Revilo Oliver, founding member of the John Birch Society, twisted my father’s ideas about the Holocaust. The Jews became the Communists and Nazis became loyal soldiers following orders.
I was in the first grade when I started walking to St. Timothy’s School, a Catholic grade school in my Chicago neighborhood. The four-block hike from my home on Maplewood took me down Devon Avenue, a busy commercial street lined with small shops, most with Jewish owners.
I was around ten when it dawned on me that I heard lots of conversation about World War II and the fate of Jews in eastern Europe. The old folks usually spoke in Yiddish, so I didn’t understand much. But I did hear the English words “smoke,” “ghetto,” and “camps.” My across-the-alley-neighbor, Mrs. Fishman, told me that the Jews in Germany were forced to wear yellow stars and then they were put into railroad cars.
“Now they’re all dead,” she said. “No one is left.”
I asked my father about the stars and boxcars. He told me how the Nazis arrested Jews across Germany and Poland. He told me about the gas and the crematoriums.
I remember his face when he said that the ashes of the dead covered everything. I remember his voice cracking when he described what the Allies found when they liberated the camps: piles of corpses and emaciated prisoners in striped prison pajamas.
Before I knew the word Holocaust, I knew the Nazis had tried to kill every Jew in Europe. I knew this for certain.
In 1958, my father joined the John Birch Society and became a national leader. Our home turned into Ground Zero for Birch recruiting in the Midwest. Lots of Dad’s Birch friends stopped by to share a meal, meet new members, and discuss plans for growth and development.
One frequent guest was Dr. Revilo P. Oliver, a classics professor from the University of Illinois in Campaign-Urbana. He was a founding member of the Birch Society and a personal friend of Birch founder, Robert Welch. Welch often described Oliver as one of the “ablest speakers on the Americanist side.” Oliver got a hearty welcome from my parents. After all, any friend of Robert Welch was an automatic friend of Stillwell and Laurene Conner.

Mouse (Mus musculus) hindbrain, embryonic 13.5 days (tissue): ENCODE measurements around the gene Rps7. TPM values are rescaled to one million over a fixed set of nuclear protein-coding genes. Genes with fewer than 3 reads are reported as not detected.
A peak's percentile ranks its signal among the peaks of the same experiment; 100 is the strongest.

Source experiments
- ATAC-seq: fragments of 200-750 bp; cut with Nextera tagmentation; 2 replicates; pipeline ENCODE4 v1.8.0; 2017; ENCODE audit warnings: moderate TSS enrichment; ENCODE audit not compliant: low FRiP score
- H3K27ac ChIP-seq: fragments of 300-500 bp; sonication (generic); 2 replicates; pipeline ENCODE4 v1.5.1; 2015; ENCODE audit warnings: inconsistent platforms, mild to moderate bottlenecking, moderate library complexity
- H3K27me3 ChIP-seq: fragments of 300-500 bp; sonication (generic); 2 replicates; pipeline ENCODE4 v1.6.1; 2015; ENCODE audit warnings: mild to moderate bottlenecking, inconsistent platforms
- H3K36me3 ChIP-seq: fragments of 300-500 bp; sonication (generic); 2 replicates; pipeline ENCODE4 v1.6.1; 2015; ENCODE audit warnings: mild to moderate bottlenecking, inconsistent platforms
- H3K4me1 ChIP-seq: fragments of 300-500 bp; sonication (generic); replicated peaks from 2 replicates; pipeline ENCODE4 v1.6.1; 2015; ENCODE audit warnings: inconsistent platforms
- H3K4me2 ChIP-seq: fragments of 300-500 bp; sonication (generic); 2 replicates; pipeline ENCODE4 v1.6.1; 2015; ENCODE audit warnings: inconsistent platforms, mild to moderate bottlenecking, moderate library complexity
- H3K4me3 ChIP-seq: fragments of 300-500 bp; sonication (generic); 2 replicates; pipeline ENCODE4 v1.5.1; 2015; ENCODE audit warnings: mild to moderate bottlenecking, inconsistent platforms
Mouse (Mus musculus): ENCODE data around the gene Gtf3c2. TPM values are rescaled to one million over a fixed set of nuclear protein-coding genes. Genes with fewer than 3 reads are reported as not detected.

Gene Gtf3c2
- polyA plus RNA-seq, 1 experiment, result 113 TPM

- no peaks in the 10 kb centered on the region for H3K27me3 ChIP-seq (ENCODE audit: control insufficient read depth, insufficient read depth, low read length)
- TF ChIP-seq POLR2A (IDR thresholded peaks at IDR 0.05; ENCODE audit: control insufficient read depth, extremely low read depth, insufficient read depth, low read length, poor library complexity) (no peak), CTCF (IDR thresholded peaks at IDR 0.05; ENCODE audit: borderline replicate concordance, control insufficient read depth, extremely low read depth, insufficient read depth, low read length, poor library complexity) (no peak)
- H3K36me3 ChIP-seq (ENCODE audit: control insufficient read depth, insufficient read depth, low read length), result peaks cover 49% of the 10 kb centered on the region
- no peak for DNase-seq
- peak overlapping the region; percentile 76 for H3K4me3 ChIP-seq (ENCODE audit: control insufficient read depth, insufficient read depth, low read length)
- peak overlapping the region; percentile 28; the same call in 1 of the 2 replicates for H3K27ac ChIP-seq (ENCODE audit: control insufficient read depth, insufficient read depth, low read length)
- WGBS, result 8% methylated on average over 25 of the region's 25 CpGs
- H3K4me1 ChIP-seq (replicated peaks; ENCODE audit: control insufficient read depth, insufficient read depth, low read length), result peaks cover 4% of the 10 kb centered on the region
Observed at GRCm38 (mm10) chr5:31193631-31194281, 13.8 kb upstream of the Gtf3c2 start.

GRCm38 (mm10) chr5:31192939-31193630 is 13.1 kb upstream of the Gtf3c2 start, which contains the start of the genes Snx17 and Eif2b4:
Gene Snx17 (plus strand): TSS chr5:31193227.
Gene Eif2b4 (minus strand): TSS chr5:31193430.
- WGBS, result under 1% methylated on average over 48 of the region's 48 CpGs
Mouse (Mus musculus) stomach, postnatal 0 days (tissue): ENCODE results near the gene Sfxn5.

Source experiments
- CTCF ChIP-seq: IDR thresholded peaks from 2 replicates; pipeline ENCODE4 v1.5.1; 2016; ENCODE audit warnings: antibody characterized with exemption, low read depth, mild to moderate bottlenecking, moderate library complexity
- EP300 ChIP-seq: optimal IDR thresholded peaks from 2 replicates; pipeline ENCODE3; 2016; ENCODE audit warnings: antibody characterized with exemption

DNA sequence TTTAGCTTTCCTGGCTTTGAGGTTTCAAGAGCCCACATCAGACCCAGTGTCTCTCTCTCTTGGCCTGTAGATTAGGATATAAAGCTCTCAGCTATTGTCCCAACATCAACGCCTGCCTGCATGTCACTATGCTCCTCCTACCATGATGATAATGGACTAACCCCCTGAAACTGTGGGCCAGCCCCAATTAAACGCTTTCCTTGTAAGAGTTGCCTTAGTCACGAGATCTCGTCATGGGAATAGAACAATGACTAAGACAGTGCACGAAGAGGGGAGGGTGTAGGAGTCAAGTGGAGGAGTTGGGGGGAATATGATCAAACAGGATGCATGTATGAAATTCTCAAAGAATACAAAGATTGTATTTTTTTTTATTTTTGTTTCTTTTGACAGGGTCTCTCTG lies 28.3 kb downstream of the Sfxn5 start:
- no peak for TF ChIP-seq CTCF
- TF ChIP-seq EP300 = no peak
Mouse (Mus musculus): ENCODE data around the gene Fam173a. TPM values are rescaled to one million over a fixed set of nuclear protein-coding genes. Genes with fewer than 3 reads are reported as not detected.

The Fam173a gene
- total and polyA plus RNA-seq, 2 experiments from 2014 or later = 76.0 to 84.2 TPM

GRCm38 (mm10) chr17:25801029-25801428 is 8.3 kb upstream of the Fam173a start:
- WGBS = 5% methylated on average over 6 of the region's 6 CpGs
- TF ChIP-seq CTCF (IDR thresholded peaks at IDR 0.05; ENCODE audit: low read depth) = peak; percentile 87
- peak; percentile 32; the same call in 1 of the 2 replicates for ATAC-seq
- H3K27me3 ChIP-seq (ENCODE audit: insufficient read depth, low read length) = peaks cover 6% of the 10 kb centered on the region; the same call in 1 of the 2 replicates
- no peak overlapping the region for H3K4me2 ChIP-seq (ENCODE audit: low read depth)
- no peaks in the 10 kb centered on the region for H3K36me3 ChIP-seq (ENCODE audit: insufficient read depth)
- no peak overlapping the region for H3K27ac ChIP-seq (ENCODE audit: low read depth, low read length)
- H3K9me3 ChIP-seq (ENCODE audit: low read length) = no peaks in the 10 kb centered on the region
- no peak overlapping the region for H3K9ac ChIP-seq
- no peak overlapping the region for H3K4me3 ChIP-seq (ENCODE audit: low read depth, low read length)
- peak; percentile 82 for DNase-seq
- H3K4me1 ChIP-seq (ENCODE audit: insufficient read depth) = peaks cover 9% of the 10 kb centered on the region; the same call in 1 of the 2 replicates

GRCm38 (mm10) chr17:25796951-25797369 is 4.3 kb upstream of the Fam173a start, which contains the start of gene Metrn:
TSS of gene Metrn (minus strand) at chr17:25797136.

Using the Birch network, Oliver peddled his revised history of World War II; one in which the Jews invented the Holocaust and foisted the story of their imaginary persecution on an unsuspecting world. I heard Oliver spin his vile “Holohoax” ideas right in my parents’ living room.
The first time I met Oliver he gave me the creeps. His long face was exaggerated by greasy black hair, bushy eyebrows, beady eyes and wide handlebar mustache. I never saw Oliver smile. But his lips often curled in a nasty snarl, especially when he was berating someone who dared to disagree.
Oliver was a frequent contributor to National Review, William F. Buckley’s magazine, and to the John Birch Society’s magazine, American Opinion. In the pages of these journals, he expressed some of his most controversial positions including a 1965 slam against the United States for “an insane, but terribly effective, effort to destroy the American people and Western civilization by subsidizing . . . the breeding of the intellectually, physically, and morally unfit.”
Oliver peppered his speeches and his articles with racial slurs and discredited historical assumption. In his role as a member of the John Birch Society speakers’ bureau, he railed against Communist subversion inside our government while insisting that President Roosevelt tricked the United States into World War II in order to help his friend, Joseph Stalin, the Russian dictator.
Along with this interpretation of World War II, Oliver peddled his version of the Holocaust, one in stark contrast to everything I’d learned from our Jewish neighbors and my own father. Gone were the yellow stars and the death camps. Gone were the gas chambers and crematoria. Even the witness of American soldiers who liberated Buchenwald and Dachau was repudiated. Instead, Oliver said that there were no gas chambers and no exterminations.